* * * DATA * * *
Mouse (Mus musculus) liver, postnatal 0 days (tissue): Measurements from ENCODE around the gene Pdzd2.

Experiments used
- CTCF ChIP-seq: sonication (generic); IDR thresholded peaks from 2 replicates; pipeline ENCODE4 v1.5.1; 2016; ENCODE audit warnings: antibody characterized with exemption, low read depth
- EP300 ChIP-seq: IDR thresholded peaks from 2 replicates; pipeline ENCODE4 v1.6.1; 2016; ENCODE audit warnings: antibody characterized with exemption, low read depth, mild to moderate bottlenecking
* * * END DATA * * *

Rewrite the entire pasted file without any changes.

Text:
Mouse (Mus musculus) liver, postnatal 0 days (tissue): Measurements from ENCODE around the gene Pdzd2.

Experiments used
- CTCF ChIP-seq: sonication (generic); IDR thresholded peaks from 2 replicates; pipeline ENCODE4 v1.5.1; 2016; ENCODE audit warnings: antibody characterized with exemption, low read depth
- EP300 ChIP-seq: IDR thresholded peaks from 2 replicates; pipeline ENCODE4 v1.6.1; 2016; ENCODE audit warnings: antibody characterized with exemption, low read depth, mild to moderate bottlenecking